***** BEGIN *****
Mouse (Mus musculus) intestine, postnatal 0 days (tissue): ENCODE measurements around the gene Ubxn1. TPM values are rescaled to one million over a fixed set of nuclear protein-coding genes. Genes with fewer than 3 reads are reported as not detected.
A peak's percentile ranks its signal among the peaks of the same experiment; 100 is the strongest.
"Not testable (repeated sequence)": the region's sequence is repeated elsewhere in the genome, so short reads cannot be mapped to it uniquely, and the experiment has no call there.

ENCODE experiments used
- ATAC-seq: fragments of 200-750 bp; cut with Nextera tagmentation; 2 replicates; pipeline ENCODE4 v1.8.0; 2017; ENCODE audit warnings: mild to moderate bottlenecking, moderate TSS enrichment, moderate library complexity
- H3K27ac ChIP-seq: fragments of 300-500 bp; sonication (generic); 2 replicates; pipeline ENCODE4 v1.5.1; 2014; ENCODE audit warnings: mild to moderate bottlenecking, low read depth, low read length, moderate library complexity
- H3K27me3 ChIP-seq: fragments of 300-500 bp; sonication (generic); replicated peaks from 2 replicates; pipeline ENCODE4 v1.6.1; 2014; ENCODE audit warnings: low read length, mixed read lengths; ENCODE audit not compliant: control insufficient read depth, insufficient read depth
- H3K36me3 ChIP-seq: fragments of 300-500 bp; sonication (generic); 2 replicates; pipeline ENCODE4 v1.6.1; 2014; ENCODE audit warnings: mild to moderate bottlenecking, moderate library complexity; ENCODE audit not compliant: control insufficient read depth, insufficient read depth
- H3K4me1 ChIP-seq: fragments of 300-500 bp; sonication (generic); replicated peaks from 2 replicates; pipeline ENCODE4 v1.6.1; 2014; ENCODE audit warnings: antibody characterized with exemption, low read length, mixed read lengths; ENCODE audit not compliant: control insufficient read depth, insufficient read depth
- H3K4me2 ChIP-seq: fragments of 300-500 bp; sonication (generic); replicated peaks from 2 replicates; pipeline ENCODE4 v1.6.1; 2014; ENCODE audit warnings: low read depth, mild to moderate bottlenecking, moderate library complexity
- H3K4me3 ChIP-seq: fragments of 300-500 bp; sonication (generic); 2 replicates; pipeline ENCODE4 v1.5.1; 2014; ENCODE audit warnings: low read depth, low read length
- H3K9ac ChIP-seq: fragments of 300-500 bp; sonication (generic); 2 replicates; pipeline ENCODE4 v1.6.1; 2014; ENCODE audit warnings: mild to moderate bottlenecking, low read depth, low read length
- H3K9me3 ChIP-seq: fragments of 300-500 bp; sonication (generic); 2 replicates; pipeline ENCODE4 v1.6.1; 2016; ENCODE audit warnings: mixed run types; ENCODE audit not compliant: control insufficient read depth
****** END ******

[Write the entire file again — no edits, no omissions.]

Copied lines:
Mouse (Mus musculus) intestine, postnatal 0 days (tissue): ENCODE measurements around the gene Ubxn1. TPM values are rescaled to one million over a fixed set of nuclear protein-coding genes. Genes with fewer than 3 reads are reported as not detected.
A peak's percentile ranks its signal among the peaks of the same experiment; 100 is the strongest.
"Not testable (repeated sequence)": the region's sequence is repeated elsewhere in the genome, so short reads cannot be mapped to it uniquely, and the experiment has no call there.

ENCODE experiments used
- ATAC-seq: fragments of 200-750 bp; cut with Nextera tagmentation; 2 replicates; pipeline ENCODE4 v1.8.0; 2017; ENCODE audit warnings: mild to moderate bottlenecking, moderate TSS enrichment, moderate library complexity
- H3K27ac ChIP-seq: fragments of 300-500 bp; sonication (generic); 2 replicates; pipeline ENCODE4 v1.5.1; 2014; ENCODE audit warnings: mild to moderate bottlenecking, low read depth, low read length, moderate library complexity
- H3K27me3 ChIP-seq: fragments of 300-500 bp; sonication (generic); replicated peaks from 2 replicates; pipeline ENCODE4 v1.6.1; 2014; ENCODE audit warnings: low read length, mixed read lengths; ENCODE audit not compliant: control insufficient read depth, insufficient read depth
- H3K36me3 ChIP-seq: fragments of 300-500 bp; sonication (generic); 2 replicates; pipeline ENCODE4 v1.6.1; 2014; ENCODE audit warnings: mild to moderate bottlenecking, moderate library complexity; ENCODE audit not compliant: control insufficient read depth, insufficient read depth
- H3K4me1 ChIP-seq: fragments of 300-500 bp; sonication (generic); replicated peaks from 2 replicates; pipeline ENCODE4 v1.6.1; 2014; ENCODE audit warnings: antibody characterized with exemption, low read length, mixed read lengths; ENCODE audit not compliant: control insufficient read depth, insufficient read depth
- H3K4me2 ChIP-seq: fragments of 300-500 bp; sonication (generic); replicated peaks from 2 replicates; pipeline ENCODE4 v1.6.1; 2014; ENCODE audit warnings: low read depth, mild to moderate bottlenecking, moderate library complexity
- H3K4me3 ChIP-seq: fragments of 300-500 bp; sonication (generic); 2 replicates; pipeline ENCODE4 v1.5.1; 2014; ENCODE audit warnings: low read depth, low read length
- H3K9ac ChIP-seq: fragments of 300-500 bp; sonication (generic); 2 replicates; pipeline ENCODE4 v1.6.1; 2014; ENCODE audit warnings: mild to moderate bottlenecking, low read depth, low read length
- H3K9me3 ChIP-seq: fragments of 300-500 bp; sonication (generic); 2 replicates; pipeline ENCODE4 v1.6.1; 2016; ENCODE audit warnings: mixed run types; ENCODE audit not compliant: control insufficient read depth